The class answered my question with an instantaneous and universal: You wouldn’t have a toolbox in the morning!

“Okay … most everybody in Paducah is Southern Baptist, is that not right?”

Heads nodded in agreement.

“So, who’s the better Christian, the one who will leave an open toolbox alone, or someone who would steal tools and box?”

There was universal murmuring that a real “Christian” wouldn’t steal.

“If a real Christian wouldn’t steal, why wouldn’t I have a toolbox if I left one open on a side street in Paducah?” And the following discussion involved ethics and putting professed ethics into practice. Nothing more was said about Latter Day Saints.

Undergirding the story of leaving the toolbox open all night is the implied question, how can a person profess that Christ Jesus is the person’s Lord and the person not strive to walk in this world as Jesus walked?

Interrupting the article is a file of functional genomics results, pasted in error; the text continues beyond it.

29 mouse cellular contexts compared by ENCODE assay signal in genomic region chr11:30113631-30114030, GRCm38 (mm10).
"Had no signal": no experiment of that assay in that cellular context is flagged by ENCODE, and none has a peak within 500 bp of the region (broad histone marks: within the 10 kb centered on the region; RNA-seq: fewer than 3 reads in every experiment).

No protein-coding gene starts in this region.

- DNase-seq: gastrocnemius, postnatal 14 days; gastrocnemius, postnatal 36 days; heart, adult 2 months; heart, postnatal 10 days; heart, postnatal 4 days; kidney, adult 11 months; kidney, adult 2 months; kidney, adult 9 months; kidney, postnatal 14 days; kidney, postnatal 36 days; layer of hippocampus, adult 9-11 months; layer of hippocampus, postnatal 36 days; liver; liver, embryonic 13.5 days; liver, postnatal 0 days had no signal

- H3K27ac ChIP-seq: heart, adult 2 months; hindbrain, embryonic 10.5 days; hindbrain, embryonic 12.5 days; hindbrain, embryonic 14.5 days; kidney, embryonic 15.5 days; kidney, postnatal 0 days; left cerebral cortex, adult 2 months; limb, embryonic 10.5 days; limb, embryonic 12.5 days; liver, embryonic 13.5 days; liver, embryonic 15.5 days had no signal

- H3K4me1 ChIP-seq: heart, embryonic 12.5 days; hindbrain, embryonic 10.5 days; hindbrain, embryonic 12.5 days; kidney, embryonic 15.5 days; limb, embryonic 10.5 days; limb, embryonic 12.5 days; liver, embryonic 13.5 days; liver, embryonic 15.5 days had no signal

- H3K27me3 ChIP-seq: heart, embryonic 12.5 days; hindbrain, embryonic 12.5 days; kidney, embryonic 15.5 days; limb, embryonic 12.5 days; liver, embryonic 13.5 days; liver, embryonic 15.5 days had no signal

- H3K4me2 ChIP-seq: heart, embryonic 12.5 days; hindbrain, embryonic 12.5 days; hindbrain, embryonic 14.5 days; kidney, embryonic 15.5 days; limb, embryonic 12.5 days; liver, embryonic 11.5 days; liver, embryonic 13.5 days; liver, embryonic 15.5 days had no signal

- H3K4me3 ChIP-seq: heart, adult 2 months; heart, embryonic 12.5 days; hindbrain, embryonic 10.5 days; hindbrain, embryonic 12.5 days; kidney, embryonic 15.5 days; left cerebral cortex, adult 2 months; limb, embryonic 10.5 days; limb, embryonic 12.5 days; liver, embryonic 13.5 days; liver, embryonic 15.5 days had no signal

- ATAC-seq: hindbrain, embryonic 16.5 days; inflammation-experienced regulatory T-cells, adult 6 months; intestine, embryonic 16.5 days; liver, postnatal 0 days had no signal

In January 2002, I was called—in an audible call heard in my mind in words that seemed to be “things”—to reread prophecy. I wasn’t called to pass judgment on professed servants of Christ Jesus; I was called to put linguistic signifieds to the prophetic signifiers found in Scripture. And I know I wasn’t called because of my righteousness, but because I could and because I would reread prophecy. I idolized no person, nor any text. I believed God, and by this time, I had a thirty year track record of, when no person was looking, obeying God, not perfectly but willingly.

So back to implied question of why would a person profess that Jesus is the person’s Lord but then not strive to walk in this world as Jesus walked … Jesus didn’t walk in this world as a Gentile, but as an observant Jew—

Was Jesus a Gentile who sacrificed the thighs bones of bulls to Zeus? Of course He wasn’t. Again, He was an observant Jew that kept the Commandments; that kept the Sabbath Commandment through being the Lord of the Sabbath. Jesus was the reality of the manna that ancient Israel ate in the wilderness … for six days Israel and the children of Israel gathered manna, but the seventh day was the Sabbath and there was no manna. Why? Because Christ Jesus is the true bread of life, given on the Sabbath, thereby spiritually feeding Israel on the Sabbath as manna physically fed Israel.

Before preceding let us see this in Scripture: